Give five people the same pattern, and they’ll return with vastly different garments. The choice of fabric, cut of the pattern, embellishments and other style choices means that each one will be different. Even if you give those five people the same pattern and fabric, they will still come back with different garments. A pattern isn’t set in stone; it’s more of a guide, and the end product is limited only by a person’s imagination.
But the best reason I have for sewing is this: I enjoy it. I like knowing that the items I make will last far longer than anything I can buy in the store. And if something happens to it, I can usually fix it (barring an issue such as bl
each). If a seam pops open (not likely, but it happens) I can just go to my sewing machine and fix it. I choose the quality of the fabrics I use, so I can have a cheap t-shirt for doing things like housecleaning. Alternatively, I can use that same pattern to make a t-shirt out of expensive fabric to wear for date night.
I can buy a t-shirt from Walmart for $6, but say that I spend $12 on a couple of yards of knit fabric to make myself a t-shirt. I pay another couple of dollars for a pattern that I can use over and over again (I buy most of my patterns when they’re on sale). Even if I buy a pattern from an independent and pay $10, I’m ok with that. Thread is another $3-5. So I’ve paid about $15 for my t-shirt, and it seems like a no brainer to just go buy it.
But, the t-shirt I make will last for many years because I chose a decent quality knit when it was on sale. The t-shirt from Walmart will fall apart within a year, probably more likely six months. If the Walmart shirt has to be replaced over the period of three years with one of a comparable quality three or four times, while the shirt I make lasts for five years without being replaced, the clear choice would be the shirt I made.
And the idea that the shirt I made would last for five years, or more, isn’t far-fetched at all. It’s pretty common actually. I had clothing that my mother made me when I was a senior in high school clear up until the time I had my first child eight years later. Even then, I didn’t get rid of it because it was worn out, I just couldn’t fit in to it anymore. Things like t-shirts, and classic button down blouses rarely change in style.
More Expensive Shops Aren’t Better
Making your own garments really pays off when you start talking about higher end goods. A bargain shopper can find great prices on high quality fabric online, which translates in to lower costs for the finished garment.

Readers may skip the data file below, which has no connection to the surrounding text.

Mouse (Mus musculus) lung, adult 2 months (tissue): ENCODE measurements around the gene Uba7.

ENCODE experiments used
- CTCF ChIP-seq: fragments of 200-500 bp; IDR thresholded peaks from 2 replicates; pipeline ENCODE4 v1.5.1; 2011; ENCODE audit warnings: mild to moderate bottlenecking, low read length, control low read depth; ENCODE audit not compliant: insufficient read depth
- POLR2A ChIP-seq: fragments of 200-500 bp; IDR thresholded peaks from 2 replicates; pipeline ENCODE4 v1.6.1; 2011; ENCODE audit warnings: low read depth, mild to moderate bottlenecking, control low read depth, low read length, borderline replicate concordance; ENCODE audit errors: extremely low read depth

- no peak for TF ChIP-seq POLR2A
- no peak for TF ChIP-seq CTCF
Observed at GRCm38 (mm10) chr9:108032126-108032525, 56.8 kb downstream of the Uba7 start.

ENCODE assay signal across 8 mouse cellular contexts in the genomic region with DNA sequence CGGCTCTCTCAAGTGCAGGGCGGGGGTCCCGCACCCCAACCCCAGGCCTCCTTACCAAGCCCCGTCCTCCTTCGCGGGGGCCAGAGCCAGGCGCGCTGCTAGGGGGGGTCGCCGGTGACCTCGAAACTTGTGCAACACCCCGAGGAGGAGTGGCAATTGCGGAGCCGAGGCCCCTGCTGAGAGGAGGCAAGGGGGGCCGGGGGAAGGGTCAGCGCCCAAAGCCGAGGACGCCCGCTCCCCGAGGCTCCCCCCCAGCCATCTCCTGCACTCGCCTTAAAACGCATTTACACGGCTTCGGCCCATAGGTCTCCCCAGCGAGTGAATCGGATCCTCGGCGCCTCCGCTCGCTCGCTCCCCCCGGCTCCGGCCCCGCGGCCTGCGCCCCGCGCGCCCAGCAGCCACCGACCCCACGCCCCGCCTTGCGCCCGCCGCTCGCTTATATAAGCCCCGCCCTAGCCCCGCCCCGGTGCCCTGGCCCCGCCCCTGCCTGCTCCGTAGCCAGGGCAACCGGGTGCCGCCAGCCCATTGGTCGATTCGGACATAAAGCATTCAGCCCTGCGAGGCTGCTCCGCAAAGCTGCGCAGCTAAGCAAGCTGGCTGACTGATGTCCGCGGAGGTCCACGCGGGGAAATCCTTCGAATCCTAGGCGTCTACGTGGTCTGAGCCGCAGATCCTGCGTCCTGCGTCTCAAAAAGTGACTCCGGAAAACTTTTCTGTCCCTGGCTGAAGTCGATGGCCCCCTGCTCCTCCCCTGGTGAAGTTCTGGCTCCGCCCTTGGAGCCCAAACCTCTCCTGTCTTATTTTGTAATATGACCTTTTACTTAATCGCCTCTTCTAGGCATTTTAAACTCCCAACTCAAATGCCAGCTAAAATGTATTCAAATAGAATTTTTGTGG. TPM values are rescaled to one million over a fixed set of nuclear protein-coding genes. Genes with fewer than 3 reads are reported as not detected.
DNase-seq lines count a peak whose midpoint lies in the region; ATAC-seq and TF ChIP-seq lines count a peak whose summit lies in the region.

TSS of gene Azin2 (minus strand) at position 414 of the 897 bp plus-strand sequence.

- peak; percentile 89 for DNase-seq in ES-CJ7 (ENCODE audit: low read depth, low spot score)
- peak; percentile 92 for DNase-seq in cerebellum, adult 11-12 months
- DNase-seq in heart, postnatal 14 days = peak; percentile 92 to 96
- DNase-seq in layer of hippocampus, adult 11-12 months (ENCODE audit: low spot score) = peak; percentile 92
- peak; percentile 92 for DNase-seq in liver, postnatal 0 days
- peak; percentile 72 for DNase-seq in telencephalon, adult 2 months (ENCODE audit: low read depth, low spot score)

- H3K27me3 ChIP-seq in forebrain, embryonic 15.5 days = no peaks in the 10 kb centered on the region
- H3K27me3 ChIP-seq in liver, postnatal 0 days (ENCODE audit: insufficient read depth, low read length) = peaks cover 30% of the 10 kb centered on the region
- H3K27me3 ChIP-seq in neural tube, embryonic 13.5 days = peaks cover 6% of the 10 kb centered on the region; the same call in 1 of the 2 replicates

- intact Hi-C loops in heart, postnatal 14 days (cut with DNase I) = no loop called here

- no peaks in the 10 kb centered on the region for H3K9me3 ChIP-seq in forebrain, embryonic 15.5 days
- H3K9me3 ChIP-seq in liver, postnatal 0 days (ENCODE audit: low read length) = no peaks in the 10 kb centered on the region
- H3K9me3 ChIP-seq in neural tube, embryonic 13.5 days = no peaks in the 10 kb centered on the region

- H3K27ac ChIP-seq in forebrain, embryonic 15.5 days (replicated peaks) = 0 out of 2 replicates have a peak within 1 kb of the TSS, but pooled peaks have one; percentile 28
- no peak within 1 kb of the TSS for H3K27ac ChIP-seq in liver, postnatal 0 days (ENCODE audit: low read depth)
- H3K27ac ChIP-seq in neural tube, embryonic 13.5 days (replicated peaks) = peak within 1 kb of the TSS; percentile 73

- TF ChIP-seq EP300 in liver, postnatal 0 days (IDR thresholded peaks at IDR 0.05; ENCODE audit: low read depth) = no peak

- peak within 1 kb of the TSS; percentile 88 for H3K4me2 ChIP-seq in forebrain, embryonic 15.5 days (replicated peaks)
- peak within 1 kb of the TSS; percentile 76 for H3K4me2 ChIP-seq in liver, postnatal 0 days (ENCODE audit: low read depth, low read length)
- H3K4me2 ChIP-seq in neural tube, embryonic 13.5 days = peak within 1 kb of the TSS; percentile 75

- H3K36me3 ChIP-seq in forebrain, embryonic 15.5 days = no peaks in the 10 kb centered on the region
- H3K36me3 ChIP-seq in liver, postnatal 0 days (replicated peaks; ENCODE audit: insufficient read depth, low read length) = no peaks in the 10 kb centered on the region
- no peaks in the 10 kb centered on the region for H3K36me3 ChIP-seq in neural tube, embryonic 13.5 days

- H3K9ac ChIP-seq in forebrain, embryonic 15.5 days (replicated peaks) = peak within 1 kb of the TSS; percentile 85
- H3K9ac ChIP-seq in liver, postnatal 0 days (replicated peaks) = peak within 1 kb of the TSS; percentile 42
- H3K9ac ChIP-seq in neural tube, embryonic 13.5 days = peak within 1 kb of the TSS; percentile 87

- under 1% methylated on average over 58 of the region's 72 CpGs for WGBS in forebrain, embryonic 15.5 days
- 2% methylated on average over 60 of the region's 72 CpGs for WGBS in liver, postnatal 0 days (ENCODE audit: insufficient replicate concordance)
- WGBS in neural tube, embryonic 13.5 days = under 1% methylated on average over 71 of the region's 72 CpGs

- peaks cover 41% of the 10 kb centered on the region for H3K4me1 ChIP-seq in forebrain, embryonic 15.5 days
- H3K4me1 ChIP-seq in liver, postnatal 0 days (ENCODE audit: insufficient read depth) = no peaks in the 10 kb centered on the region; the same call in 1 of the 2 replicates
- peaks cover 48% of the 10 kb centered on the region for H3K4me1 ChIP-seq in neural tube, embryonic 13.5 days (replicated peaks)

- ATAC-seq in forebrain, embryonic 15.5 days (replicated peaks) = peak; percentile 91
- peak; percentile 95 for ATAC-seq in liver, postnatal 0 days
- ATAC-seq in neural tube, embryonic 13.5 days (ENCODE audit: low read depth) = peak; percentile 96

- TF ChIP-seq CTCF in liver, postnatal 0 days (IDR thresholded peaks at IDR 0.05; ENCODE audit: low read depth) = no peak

Take for example this sheath dress from Nordstrom. While the sleeve is a little different (and that can be modified), this McCall’s pattern is similar enough to make it work. There are a number of patterns that would work, but this will do for our example. I found fabric suitable to make this dress ranging in price from $12 a yard up to $30 a yard. For View A, one would need about two to three yards of fabric. If the fabric you choose is $12/yard, the dress would cost about $40, including thread. At $30/yard, the dress would run around $90, around the same cost as the one on Nordstrom’s website. Still, you’d be getting a better quality garment that’s exactly the way you want it.
For Nordstrom, the $88 price tag on that dress is fairly reasonable. And it’s cute. But how many others will be wearing it around the office?
There Are Other Considerations
Like I said, I’m not going to get in to the social conscious aspects of sewing, but they exist. I plan to address this in a future post, because there are things about the fashion industry that bother me deeply. I will say here, though, that if everyone was better informed, there would be far less waste and a lot more “making do.”
While sewing may not be less expensive than buying cheap good, remember this – cheap goods are cheaply made. They use materials that are lower quality and their construction is not as good as what you get from a handmade garment. Personally, I would love to see a re-emergence of tailor made clothing and such, though I don’t believe that will ever happen. But if you have a sewing machine, or are sewing curious, try making a few garments for yourself. You may be surprised at how much you enjoy the process.